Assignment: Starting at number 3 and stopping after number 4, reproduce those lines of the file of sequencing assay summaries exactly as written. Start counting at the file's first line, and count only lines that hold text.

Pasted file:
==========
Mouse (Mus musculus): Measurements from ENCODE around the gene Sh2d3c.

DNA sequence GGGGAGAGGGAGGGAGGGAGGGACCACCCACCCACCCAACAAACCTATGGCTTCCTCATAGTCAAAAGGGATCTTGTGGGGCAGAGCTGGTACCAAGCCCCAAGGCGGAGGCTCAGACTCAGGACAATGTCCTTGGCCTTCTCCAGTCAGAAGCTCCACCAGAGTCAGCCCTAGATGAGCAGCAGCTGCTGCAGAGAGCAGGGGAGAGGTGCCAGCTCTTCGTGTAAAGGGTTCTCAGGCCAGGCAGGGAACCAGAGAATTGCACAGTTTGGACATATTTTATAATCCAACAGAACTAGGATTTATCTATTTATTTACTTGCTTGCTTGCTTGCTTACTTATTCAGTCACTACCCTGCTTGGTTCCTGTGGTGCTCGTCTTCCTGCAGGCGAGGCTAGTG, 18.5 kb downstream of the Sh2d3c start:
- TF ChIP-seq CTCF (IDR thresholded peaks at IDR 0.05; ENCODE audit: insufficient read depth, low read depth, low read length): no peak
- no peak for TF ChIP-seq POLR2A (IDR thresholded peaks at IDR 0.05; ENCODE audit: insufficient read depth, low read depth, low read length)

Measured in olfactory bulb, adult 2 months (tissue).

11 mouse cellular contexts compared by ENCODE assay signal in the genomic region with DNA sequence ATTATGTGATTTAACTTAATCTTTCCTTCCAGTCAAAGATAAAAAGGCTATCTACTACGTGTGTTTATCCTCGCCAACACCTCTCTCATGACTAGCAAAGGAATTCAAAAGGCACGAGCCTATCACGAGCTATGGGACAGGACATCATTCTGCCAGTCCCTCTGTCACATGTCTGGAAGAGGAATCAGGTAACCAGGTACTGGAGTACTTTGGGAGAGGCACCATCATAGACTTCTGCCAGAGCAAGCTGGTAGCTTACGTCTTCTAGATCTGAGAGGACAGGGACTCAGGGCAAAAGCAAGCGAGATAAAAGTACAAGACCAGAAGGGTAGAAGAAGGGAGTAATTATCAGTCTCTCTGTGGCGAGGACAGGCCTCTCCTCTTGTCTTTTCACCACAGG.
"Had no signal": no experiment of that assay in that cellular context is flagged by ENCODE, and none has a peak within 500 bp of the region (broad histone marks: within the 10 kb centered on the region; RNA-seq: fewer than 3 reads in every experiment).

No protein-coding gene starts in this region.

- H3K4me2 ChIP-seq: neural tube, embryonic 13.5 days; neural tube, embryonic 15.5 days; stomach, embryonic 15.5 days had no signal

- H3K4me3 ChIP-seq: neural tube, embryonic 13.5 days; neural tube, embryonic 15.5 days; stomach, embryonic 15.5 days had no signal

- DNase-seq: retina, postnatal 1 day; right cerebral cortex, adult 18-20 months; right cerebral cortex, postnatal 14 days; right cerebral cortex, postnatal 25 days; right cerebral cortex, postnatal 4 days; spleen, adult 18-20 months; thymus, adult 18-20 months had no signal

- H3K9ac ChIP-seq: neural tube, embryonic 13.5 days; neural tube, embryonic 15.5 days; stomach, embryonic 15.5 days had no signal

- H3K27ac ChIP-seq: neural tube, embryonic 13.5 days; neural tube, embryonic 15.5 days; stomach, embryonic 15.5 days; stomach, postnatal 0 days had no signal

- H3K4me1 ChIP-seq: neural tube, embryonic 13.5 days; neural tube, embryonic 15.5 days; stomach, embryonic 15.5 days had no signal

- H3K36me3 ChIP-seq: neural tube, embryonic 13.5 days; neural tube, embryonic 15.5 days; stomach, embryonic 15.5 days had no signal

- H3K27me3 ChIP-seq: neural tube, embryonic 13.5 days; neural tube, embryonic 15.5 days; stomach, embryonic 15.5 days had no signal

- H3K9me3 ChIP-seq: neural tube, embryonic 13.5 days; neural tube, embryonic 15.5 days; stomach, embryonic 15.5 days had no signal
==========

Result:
- TF ChIP-seq CTCF (IDR thresholded peaks at IDR 0.05; ENCODE audit: insufficient read depth, low read depth, low read length): no peak
- no peak for TF ChIP-seq POLR2A (IDR thresholded peaks at IDR 0.05; ENCODE audit: insufficient read depth, low read depth, low read length)